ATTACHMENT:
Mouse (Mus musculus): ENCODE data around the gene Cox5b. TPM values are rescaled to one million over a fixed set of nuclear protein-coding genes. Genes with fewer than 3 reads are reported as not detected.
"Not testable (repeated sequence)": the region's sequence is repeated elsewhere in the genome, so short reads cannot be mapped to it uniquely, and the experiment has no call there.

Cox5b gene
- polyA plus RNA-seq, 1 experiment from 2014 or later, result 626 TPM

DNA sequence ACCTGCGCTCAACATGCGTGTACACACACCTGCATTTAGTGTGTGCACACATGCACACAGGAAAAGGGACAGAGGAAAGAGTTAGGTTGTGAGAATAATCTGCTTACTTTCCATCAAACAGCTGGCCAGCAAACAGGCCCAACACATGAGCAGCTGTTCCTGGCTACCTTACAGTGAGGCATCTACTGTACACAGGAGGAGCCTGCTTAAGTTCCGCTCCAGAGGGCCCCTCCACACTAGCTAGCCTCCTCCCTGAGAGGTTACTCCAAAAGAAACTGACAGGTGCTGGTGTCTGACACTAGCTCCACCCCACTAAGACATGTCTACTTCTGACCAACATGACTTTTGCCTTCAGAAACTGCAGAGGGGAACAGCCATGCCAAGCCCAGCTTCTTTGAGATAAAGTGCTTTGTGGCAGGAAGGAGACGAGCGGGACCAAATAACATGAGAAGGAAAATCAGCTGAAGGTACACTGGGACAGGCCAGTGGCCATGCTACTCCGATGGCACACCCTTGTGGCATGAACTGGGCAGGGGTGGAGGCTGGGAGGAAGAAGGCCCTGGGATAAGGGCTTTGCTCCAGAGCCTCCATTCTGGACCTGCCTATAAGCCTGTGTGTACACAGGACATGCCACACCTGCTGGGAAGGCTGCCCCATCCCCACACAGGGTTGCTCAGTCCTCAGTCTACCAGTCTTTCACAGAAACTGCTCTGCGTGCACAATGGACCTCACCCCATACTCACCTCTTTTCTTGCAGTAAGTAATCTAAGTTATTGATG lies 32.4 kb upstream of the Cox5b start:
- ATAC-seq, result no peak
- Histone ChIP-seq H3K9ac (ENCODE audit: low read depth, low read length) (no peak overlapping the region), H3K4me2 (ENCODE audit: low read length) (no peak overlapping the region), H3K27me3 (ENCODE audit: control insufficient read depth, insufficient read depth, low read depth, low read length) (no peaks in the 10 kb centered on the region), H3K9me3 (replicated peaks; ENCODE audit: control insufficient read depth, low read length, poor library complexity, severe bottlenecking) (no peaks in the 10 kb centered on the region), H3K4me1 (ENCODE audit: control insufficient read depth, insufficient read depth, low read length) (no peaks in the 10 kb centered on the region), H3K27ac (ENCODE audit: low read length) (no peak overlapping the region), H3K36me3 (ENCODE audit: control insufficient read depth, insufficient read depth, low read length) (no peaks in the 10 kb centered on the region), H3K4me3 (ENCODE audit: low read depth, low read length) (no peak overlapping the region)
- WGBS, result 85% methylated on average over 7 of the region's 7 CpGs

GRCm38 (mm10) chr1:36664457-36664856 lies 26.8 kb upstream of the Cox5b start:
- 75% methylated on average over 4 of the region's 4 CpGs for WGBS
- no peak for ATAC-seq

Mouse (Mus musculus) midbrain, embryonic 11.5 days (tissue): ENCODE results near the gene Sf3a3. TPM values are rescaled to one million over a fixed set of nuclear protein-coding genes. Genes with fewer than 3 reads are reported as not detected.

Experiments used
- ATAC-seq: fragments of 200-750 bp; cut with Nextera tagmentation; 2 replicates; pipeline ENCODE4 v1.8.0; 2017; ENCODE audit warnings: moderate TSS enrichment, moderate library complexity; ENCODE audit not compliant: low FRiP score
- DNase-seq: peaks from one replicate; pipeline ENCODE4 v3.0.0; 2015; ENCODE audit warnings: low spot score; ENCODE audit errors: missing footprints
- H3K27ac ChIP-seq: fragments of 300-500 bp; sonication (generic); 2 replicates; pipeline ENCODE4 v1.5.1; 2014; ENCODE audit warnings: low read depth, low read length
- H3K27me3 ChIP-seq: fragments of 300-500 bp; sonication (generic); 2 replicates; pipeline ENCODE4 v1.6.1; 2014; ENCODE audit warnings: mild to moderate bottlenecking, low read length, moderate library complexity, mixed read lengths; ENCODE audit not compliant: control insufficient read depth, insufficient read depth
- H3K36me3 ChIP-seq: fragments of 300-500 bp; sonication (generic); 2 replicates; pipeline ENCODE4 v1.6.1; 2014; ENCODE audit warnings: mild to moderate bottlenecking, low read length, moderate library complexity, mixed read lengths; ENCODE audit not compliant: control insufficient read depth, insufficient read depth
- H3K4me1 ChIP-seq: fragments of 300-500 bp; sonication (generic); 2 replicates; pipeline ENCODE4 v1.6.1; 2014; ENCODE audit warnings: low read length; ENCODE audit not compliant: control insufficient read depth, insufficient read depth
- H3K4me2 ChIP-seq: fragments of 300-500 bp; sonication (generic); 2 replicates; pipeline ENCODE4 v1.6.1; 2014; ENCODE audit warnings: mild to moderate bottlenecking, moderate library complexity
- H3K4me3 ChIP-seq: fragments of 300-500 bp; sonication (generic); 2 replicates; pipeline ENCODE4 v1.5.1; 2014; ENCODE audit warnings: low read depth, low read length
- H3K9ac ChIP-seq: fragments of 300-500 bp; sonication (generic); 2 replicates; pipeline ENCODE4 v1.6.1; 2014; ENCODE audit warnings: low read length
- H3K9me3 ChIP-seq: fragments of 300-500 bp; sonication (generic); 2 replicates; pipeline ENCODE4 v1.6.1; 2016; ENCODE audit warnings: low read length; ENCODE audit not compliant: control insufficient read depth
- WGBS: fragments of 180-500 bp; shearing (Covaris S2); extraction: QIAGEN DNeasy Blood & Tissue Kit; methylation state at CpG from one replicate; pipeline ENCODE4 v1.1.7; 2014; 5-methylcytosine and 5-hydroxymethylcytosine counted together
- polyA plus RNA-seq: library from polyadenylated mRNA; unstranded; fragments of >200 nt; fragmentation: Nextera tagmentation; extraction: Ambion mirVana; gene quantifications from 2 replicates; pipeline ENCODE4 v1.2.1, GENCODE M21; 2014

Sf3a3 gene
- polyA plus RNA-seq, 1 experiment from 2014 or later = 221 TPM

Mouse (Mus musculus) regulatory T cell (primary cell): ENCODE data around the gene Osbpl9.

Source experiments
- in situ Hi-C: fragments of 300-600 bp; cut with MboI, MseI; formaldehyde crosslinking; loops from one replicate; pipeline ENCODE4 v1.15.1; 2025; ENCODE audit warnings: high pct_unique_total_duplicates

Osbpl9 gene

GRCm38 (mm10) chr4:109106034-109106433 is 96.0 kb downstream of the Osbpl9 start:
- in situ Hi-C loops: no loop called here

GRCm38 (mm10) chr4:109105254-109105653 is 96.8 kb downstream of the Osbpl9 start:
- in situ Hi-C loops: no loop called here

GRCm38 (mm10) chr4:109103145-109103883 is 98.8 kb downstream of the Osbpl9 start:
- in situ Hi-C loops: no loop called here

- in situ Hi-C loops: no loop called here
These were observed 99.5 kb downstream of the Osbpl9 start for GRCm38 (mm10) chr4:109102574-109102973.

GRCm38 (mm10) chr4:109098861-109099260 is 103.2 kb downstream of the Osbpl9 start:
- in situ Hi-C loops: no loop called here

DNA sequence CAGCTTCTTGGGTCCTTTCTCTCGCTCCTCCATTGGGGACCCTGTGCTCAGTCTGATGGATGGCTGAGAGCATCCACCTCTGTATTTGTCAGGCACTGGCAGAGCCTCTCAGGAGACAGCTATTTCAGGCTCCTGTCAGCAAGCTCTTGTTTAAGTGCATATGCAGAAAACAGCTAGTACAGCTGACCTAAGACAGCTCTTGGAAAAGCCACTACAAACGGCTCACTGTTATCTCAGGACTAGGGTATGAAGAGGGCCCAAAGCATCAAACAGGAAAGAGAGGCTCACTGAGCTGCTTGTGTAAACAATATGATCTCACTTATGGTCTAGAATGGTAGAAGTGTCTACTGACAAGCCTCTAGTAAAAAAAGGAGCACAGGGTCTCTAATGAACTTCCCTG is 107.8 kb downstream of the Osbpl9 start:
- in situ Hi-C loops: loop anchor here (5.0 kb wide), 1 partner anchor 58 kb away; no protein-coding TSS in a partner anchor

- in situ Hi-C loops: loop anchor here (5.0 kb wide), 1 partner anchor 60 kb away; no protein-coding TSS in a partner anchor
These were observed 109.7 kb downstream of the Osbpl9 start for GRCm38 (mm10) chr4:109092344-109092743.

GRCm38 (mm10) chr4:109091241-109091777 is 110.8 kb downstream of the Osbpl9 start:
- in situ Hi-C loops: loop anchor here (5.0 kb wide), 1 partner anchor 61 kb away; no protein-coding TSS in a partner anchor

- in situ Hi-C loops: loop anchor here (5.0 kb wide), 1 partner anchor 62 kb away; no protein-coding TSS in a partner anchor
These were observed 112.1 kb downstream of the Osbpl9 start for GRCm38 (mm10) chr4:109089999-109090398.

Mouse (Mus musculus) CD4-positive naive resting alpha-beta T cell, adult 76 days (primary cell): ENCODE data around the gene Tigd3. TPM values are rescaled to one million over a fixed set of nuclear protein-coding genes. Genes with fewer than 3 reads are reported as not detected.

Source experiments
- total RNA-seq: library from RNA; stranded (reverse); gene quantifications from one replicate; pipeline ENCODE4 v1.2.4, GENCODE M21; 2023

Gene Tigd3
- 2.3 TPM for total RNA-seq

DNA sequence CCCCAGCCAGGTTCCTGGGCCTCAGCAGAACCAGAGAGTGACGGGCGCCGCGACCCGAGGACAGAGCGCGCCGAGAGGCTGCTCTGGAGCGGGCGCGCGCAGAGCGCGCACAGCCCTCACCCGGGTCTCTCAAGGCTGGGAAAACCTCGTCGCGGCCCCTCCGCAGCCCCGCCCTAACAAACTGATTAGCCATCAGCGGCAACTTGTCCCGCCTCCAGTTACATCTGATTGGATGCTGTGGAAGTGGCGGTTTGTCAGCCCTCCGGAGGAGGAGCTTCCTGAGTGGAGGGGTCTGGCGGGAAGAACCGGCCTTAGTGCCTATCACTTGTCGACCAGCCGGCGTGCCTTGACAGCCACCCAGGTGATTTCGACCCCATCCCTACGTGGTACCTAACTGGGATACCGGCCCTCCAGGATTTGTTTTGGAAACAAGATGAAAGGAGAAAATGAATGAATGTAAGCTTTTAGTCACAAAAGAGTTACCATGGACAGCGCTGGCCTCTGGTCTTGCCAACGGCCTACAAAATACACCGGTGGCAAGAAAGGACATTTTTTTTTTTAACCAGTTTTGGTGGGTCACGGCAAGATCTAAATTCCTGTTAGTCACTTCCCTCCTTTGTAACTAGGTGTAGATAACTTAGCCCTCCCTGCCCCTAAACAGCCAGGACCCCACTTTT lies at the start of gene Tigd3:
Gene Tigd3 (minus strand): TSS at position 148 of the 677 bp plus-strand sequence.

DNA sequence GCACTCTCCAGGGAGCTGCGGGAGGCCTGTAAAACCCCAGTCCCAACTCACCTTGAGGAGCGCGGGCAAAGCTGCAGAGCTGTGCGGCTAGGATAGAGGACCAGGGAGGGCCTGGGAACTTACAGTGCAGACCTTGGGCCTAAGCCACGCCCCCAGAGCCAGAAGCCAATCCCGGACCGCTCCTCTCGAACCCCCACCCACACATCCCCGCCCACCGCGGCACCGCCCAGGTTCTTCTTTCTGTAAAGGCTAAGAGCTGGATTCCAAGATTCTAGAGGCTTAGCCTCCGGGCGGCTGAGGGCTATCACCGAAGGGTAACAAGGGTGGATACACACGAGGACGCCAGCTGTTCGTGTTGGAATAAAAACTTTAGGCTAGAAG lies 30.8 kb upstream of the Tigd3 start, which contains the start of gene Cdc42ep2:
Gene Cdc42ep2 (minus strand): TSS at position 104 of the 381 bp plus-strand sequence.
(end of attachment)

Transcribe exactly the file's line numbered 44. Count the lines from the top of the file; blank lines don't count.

- in situ Hi-C loops: loop anchor here (5.0 kb wide), 1 partner anchor 60 kb away; no protein-coding TSS in a partner anchor